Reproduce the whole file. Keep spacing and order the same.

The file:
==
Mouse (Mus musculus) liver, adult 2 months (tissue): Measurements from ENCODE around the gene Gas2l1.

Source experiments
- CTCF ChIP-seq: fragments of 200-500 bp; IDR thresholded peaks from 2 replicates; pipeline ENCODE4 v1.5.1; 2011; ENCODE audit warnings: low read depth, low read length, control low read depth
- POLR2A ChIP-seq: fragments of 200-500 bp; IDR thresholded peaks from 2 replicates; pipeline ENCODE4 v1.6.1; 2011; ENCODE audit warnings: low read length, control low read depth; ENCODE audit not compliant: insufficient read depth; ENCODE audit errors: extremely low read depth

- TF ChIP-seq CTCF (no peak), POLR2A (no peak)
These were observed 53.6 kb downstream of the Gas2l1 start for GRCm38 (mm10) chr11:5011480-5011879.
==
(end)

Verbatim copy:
Mouse (Mus musculus) liver, adult 2 months (tissue): Measurements from ENCODE around the gene Gas2l1.

Source experiments
- CTCF ChIP-seq: fragments of 200-500 bp; IDR thresholded peaks from 2 replicates; pipeline ENCODE4 v1.5.1; 2011; ENCODE audit warnings: low read depth, low read length, control low read depth
- POLR2A ChIP-seq: fragments of 200-500 bp; IDR thresholded peaks from 2 replicates; pipeline ENCODE4 v1.6.1; 2011; ENCODE audit warnings: low read length, control low read depth; ENCODE audit not compliant: insufficient read depth; ENCODE audit errors: extremely low read depth

- TF ChIP-seq CTCF (no peak), POLR2A (no peak)
These were observed 53.6 kb downstream of the Gas2l1 start for GRCm38 (mm10) chr11:5011480-5011879.